When I saw that pop singer Aaron Carter came out as bisexual on Twitter, my gut response wasn’t to be happy for him. I wasn’t overjoyed that another celebrity coming out publicly will be great for bi-visibility. I wasn’t thrilled by the amount of love and support he received from LGBTQ and straight folks for embracing his authentic self.
I simply thought to myself, “I wonder how long until he actually comes out as gay?” Before I could even finish the thought, I felt a pang of guilt. I couldn’t believe that my initial response was to invalidate his struggle, coming out process, and identity.
Actually, I could believe it. And that’s the problem.
Despite being an out and proud bisexual man or knowing that the negative stereotypes which plague bisexuals are false. And despite having received the same invalidating response of, “You sure you aren’t gay?” from countless folks, I still couldn’t help but think it.
I felt so shameful. So hypocritical. So phony.
But the thing is, despite all my activism, I still struggle with internalized biphobia. And I know I’m not alone.
This past month I received an email from a bisexual woman who said she feels horrible because she refuses to date bi guys. She told me she’s afraid that they’ll leave her for a man. She noted the hypocrisy. The same could be said about her she’d leave him for a woman but she couldn’t help but fear that outcome if she went through with dating a bi man.
A couple years ago, I met with a bisexual man in Portland, OR. He had been reading my work since I first start writing and wanting to ask me a few questions in person.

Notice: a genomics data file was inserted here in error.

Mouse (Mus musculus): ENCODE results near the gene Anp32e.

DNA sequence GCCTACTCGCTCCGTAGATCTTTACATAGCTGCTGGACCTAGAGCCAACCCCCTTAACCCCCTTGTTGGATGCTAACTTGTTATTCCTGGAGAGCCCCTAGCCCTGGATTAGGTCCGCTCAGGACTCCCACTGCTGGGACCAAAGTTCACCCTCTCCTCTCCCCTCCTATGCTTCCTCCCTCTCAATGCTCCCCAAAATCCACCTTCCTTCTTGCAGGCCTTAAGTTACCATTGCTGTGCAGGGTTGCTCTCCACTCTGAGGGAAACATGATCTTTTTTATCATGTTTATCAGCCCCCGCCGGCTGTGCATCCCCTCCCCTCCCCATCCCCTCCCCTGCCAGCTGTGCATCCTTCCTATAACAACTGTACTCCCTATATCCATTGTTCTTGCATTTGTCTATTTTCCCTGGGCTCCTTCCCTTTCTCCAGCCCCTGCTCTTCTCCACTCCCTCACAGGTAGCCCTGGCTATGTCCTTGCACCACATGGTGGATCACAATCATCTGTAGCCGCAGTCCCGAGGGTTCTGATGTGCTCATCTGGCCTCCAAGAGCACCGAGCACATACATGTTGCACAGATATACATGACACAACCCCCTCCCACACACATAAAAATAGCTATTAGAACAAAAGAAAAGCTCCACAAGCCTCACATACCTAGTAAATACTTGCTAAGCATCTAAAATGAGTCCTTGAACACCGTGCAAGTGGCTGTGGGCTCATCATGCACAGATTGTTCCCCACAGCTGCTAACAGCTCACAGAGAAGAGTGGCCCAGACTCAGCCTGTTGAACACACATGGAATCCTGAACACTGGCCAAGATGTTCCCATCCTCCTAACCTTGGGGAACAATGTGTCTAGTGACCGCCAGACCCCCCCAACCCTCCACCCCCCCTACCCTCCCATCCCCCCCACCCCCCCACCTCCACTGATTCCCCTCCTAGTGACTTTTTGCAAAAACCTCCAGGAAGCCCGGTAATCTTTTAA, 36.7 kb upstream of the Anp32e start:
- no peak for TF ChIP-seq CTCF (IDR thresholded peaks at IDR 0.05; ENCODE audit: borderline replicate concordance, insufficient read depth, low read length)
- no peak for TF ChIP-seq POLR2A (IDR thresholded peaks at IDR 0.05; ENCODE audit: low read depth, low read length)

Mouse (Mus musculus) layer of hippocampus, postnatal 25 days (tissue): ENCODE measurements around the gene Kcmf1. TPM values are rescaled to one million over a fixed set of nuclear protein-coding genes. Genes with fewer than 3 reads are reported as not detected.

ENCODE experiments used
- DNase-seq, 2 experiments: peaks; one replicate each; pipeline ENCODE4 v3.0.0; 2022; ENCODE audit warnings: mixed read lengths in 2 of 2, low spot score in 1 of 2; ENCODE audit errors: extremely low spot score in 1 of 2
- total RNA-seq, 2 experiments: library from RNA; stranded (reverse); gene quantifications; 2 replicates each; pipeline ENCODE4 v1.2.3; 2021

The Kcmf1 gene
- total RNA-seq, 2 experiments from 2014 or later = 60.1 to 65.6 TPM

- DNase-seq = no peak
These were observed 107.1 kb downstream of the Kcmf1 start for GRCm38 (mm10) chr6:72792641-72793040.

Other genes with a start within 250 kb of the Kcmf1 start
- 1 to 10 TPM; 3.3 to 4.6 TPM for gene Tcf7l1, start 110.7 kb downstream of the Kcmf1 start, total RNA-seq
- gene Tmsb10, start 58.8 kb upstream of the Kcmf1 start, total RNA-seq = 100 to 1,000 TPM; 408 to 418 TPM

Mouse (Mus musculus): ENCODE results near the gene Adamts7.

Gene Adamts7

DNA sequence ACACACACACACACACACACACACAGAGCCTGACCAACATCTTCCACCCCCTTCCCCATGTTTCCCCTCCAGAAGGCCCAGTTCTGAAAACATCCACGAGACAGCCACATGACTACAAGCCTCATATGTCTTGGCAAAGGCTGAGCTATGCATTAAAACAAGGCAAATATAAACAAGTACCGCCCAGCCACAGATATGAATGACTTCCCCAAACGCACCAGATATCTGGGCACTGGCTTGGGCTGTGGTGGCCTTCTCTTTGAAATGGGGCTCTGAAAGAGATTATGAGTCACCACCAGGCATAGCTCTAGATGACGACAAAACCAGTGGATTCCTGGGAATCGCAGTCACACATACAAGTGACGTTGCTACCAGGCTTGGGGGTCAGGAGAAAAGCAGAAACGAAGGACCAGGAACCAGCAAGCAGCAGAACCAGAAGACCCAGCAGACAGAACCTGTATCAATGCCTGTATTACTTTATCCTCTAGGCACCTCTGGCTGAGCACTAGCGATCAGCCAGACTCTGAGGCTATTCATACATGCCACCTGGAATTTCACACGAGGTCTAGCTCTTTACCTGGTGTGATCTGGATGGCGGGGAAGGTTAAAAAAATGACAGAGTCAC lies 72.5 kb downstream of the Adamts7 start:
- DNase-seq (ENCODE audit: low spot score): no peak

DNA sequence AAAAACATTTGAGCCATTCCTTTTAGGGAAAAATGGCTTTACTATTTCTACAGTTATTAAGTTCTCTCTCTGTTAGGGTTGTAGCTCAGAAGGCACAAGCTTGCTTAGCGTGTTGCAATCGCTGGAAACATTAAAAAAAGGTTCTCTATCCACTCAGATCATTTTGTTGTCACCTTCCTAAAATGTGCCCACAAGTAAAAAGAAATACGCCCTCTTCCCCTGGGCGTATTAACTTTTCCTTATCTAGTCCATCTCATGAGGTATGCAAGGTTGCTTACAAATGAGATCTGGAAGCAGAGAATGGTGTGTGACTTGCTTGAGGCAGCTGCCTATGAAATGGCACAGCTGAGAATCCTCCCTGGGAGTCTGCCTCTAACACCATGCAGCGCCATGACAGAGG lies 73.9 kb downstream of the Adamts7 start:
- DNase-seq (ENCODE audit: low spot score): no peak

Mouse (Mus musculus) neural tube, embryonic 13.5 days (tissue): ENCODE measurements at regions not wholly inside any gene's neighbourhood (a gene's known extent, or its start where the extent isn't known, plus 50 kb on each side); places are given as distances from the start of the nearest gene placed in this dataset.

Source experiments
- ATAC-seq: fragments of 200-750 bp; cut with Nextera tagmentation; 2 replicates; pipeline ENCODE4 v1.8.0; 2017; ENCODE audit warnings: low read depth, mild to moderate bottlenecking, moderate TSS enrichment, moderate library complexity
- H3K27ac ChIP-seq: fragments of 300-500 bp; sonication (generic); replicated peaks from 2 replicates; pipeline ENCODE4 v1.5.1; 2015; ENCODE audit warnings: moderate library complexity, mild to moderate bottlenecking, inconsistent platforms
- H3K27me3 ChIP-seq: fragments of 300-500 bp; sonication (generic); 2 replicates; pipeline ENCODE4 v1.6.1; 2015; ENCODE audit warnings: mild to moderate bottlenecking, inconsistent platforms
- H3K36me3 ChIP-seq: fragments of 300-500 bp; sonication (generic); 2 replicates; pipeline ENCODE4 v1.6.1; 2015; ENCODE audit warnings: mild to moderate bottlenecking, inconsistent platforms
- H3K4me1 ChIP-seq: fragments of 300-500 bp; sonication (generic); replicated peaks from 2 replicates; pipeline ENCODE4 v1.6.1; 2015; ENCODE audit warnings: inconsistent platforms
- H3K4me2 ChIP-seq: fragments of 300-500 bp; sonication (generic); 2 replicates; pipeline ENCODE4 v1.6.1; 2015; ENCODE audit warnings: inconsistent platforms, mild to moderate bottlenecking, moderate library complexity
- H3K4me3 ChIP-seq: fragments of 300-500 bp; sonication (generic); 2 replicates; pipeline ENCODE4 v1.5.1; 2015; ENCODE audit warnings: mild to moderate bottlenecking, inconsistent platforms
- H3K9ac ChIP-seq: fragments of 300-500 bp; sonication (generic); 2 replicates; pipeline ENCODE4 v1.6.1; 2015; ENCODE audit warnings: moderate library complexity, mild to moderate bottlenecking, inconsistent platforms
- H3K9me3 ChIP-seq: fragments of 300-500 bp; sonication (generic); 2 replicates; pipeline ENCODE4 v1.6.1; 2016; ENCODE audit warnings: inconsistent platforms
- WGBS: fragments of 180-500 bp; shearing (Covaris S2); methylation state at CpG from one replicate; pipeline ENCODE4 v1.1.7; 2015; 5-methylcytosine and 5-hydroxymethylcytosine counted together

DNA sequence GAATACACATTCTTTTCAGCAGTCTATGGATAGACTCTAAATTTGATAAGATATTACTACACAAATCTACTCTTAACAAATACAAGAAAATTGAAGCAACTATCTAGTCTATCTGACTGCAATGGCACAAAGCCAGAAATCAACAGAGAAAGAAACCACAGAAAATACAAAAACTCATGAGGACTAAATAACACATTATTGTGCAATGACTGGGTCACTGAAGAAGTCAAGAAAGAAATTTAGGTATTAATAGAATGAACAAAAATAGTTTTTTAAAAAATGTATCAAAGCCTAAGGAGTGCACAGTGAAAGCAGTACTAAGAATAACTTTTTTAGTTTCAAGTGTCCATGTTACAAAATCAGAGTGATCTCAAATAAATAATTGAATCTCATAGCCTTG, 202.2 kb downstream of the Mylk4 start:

“I don’t feel like the poster boy for bisexuality,” he said. “There’s so much about what bisexuality is not, but not enough about what it is. I don’t feel like I fit into the bisexual…agenda doesn’t seem like the right word for it, but I can’t think of a better one.”
He knows he’s bisexual, but he doesn’t feel like the “right type” of bisexual. Some quick background: He had been married to his wife monogamously for eight years. He loves her deeply, but just a few years ago he realized he was bisexual, and wanted to explore his attraction with men.
He had this shame and guilt surrounding his desires because when he Googled bisexuality, he saw all these pieces about how bisexuals don’t need to be actively dating multiple genders to feel satisfied. Bisexual men don’t leave their wife to go run off with other men. Those are all nasty stereotypes!
But there he was, directly falling into what bisexuals are supposedly not: feeling a need to be with both men and women and a strong desire to separate from his wife to explore his attractions.
A parallel struggle to that of my Portlandian friend is the sentiment of not being “bi enough.” A reason why many folks who are emotionally and/or physically attracted to multiple genders eschew the label. Time and time again, I hear folks who “don’t do labels,” even though they fit the bisexual label to a T.